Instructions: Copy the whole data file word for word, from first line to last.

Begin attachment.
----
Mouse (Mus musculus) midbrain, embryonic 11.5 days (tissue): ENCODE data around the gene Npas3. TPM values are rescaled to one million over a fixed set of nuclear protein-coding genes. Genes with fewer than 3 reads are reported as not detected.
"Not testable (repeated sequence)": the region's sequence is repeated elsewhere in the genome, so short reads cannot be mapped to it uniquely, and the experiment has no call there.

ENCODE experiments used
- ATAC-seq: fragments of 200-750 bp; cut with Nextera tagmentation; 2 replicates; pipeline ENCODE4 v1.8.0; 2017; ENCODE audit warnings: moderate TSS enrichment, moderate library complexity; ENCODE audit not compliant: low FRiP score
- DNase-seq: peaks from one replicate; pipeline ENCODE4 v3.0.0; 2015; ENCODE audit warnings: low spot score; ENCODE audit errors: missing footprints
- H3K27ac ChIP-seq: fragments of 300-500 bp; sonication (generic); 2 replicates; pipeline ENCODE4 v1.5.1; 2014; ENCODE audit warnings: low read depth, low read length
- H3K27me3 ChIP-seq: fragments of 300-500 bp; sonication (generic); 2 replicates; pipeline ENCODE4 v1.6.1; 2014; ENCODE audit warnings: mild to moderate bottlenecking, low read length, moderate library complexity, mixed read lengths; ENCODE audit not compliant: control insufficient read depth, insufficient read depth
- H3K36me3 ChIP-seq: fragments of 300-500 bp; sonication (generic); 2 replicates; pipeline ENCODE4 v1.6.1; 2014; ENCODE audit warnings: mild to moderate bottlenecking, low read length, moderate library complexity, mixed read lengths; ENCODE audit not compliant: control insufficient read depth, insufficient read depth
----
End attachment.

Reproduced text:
Mouse (Mus musculus) midbrain, embryonic 11.5 days (tissue): ENCODE data around the gene Npas3. TPM values are rescaled to one million over a fixed set of nuclear protein-coding genes. Genes with fewer than 3 reads are reported as not detected.
"Not testable (repeated sequence)": the region's sequence is repeated elsewhere in the genome, so short reads cannot be mapped to it uniquely, and the experiment has no call there.

ENCODE experiments used
- ATAC-seq: fragments of 200-750 bp; cut with Nextera tagmentation; 2 replicates; pipeline ENCODE4 v1.8.0; 2017; ENCODE audit warnings: moderate TSS enrichment, moderate library complexity; ENCODE audit not compliant: low FRiP score
- DNase-seq: peaks from one replicate; pipeline ENCODE4 v3.0.0; 2015; ENCODE audit warnings: low spot score; ENCODE audit errors: missing footprints
- H3K27ac ChIP-seq: fragments of 300-500 bp; sonication (generic); 2 replicates; pipeline ENCODE4 v1.5.1; 2014; ENCODE audit warnings: low read depth, low read length
- H3K27me3 ChIP-seq: fragments of 300-500 bp; sonication (generic); 2 replicates; pipeline ENCODE4 v1.6.1; 2014; ENCODE audit warnings: mild to moderate bottlenecking, low read length, moderate library complexity, mixed read lengths; ENCODE audit not compliant: control insufficient read depth, insufficient read depth
- H3K36me3 ChIP-seq: fragments of 300-500 bp; sonication (generic); 2 replicates; pipeline ENCODE4 v1.6.1; 2014; ENCODE audit warnings: mild to moderate bottlenecking, low read length, moderate library complexity, mixed read lengths; ENCODE audit not compliant: control insufficient read depth, insufficient read depth